Oman is quietly becoming the latest frontier for Islamic finance. Yet the country is under no illusions of the complexities in aligning its current practices and opening up its capital market to Islamic financial products.
Abdullah Salim Al Salmi, the acting CEO of Capital Market Authority of Oman (CMA), says that Islamic financing is becoming one of the biggest concerns of the CMA, after the decision taken by the sultanate’s government allowed it to handle Islamic financing instruments and Takaful.
In order to advance the services provided by both the Omani capital market and insurance sectors, the CMA is in the process of preparing the necessary arrangements and the pertinent legislative and technical studies to introduce new Shariah compliant products into the sultanate.
The CMA is also going to great lengths to ensure that the decrees will be both fit for purpose and not limited to Muslim investors and policyholders.
Saad Mohammed Al Saadi, the minister of commerce and industry, adds that they are to make sure that any regulations put in place will meet the present and future requirements of the Omani capital market as well as international best practices.
The CMA is almost certain to decree in favor of the establishment of standalone Takaful operators rather than licensing window operations as it prepares to draft its Islamic finance regulations. It is therefore likely that conventional insurance companies planning to enter the arena will have to seek a separate license and form a separate company in order to carry out Takaful operations in the sultanate.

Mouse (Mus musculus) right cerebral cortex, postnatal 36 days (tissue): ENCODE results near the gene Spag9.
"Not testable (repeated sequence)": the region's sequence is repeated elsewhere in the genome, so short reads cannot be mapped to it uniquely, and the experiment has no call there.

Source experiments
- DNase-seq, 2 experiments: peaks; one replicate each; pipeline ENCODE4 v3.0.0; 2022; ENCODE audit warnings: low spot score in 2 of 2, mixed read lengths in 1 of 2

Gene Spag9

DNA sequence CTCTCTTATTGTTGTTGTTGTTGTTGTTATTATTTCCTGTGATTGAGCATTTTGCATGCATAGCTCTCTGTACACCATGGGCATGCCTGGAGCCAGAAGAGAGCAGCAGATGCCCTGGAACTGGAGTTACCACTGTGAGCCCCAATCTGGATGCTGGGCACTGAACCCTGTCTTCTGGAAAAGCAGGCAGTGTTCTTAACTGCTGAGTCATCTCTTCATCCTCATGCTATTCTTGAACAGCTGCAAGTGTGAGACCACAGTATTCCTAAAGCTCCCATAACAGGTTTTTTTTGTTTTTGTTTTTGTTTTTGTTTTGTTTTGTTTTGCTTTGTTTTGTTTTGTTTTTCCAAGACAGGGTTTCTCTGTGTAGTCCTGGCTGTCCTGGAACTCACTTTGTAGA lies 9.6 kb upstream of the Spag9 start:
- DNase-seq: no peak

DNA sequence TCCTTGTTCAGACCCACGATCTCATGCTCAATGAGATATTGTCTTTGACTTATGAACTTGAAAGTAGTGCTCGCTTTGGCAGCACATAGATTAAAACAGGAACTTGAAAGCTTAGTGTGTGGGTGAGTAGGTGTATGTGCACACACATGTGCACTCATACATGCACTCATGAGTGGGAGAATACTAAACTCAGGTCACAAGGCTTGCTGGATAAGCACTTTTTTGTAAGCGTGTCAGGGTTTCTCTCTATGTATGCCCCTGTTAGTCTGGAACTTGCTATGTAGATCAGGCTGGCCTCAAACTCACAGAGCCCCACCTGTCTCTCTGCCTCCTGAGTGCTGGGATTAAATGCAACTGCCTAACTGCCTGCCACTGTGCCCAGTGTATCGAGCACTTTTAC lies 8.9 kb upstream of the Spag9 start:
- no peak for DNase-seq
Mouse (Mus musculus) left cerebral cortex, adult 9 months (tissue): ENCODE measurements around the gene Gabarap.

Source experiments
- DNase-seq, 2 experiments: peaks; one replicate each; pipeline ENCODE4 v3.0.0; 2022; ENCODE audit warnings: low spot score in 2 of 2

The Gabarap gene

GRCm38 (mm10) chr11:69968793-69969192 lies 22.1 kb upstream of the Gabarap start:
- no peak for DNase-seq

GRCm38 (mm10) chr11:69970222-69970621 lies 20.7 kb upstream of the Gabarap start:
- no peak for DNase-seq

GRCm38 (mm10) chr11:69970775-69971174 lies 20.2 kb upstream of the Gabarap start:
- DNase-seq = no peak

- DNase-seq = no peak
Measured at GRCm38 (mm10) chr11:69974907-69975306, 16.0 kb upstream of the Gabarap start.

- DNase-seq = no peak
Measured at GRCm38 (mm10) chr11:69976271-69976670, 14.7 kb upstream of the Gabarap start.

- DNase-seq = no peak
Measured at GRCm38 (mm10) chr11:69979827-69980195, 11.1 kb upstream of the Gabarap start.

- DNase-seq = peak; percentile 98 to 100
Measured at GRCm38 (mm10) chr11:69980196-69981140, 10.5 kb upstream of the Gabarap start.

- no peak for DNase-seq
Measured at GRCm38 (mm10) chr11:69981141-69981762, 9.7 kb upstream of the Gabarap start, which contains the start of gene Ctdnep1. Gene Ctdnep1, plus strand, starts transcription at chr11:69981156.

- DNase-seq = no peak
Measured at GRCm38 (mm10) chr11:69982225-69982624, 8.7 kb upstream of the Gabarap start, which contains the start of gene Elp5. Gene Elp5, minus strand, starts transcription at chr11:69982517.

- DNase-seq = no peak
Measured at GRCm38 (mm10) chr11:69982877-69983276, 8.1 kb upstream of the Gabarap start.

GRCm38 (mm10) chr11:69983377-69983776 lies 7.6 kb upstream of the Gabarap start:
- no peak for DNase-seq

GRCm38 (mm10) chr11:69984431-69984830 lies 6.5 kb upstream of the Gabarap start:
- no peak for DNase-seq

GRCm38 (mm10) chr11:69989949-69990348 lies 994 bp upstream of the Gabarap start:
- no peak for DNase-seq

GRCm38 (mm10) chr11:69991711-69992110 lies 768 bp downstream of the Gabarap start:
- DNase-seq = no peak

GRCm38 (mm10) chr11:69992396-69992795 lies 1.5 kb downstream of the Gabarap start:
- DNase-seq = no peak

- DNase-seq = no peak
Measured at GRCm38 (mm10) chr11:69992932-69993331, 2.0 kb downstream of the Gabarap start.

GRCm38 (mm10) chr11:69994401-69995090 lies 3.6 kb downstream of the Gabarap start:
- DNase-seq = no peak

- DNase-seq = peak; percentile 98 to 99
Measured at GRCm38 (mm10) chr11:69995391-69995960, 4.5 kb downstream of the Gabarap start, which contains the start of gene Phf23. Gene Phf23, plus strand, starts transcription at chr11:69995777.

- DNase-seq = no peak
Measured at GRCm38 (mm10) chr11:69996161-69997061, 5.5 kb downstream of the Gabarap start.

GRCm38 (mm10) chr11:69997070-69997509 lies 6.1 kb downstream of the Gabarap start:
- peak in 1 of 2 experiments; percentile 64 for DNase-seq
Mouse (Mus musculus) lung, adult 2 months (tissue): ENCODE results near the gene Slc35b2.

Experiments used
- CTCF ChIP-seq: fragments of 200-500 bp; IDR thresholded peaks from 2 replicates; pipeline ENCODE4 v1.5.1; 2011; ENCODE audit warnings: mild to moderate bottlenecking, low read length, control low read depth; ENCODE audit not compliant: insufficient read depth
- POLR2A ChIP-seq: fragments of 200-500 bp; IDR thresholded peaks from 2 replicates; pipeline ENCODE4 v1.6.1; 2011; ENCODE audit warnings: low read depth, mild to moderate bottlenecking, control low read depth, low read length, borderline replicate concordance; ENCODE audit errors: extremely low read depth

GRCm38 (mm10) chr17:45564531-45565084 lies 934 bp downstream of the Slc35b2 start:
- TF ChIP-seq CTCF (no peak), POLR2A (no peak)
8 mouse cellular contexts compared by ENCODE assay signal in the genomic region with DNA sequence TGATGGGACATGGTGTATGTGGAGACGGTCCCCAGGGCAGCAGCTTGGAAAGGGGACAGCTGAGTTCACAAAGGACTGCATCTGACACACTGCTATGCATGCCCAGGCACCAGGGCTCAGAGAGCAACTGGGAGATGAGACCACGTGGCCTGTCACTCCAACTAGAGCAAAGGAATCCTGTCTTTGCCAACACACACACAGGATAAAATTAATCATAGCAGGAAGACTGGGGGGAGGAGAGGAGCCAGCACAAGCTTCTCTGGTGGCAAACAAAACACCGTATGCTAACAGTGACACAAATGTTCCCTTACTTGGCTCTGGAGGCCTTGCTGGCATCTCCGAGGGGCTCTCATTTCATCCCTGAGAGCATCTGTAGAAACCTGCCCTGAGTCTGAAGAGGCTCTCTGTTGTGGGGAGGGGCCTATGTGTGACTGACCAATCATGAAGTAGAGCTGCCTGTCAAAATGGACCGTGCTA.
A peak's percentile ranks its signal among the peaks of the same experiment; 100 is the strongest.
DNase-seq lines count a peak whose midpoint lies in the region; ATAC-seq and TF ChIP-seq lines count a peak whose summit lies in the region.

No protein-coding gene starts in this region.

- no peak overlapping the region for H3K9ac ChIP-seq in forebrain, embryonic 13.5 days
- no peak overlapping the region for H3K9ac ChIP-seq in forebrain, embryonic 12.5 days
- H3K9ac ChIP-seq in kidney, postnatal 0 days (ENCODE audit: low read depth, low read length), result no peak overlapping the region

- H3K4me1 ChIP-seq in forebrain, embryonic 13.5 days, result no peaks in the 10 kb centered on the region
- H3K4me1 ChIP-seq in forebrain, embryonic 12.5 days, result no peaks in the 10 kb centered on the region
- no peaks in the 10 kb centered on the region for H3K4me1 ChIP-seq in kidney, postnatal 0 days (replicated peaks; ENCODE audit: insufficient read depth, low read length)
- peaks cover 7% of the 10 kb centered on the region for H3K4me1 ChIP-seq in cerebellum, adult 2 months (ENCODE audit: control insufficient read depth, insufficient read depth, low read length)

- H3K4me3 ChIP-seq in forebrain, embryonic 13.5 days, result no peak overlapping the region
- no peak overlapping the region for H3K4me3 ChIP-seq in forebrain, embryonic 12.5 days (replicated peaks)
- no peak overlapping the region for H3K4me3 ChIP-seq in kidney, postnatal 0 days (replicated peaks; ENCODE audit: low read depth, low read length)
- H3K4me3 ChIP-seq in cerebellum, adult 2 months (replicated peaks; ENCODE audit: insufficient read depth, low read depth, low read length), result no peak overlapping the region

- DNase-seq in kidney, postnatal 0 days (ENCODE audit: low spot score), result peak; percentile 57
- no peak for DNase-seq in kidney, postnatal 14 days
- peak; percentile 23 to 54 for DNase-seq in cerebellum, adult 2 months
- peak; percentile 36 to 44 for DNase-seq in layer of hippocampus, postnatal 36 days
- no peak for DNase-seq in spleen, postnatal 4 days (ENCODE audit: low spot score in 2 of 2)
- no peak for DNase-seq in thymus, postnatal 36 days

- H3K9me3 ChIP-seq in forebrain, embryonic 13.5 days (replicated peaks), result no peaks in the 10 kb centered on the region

However, a decision is still to be made regarding the formation of Shariah boards, with the CMA yet to decree whether they will require each Takaful company to have its own Shariah board or if they will establish an oversight Shariah body.
According to Mohammed Al Jamalani, the CMA’s vice-president for insurance operations, the CMA is debating whether to establish its own Shariah oversight board, either under the auspices of the CMA alone or in conjunction with other Omani government agencies such as the Central Bank of Oman.
All three initiatives have their own merits but ultimately a decision will have to be made based on the availability of qualified human capital in the sultanate, which has had limited exposure to Islamic finance, and the dearth of qualified Shariah scholars in an already competitive market.
The CMA, with input from the ministry of Awqaf and Islamic affairs, has also established a policy committee and appointed legal firm Clifford Chance to review and advise the CMA on the regulation of Takaful providers.
The CMA has granted initial approval for one conventional insurance company to convert its operations in order to provide Takaful cover and is currently reviewing applications for the establishment of two further providers.
The company, which has not yet been named, is due to commence operations by the end of the year. No decision has yet been taken on re-Takaful provisions.
Until the CMA finalizes regulations that are specific to Takaful providers, they will be required to comply with all other applicable insurance regulations, including the OMR10 million (US$26 million) capitalization requirement. — SW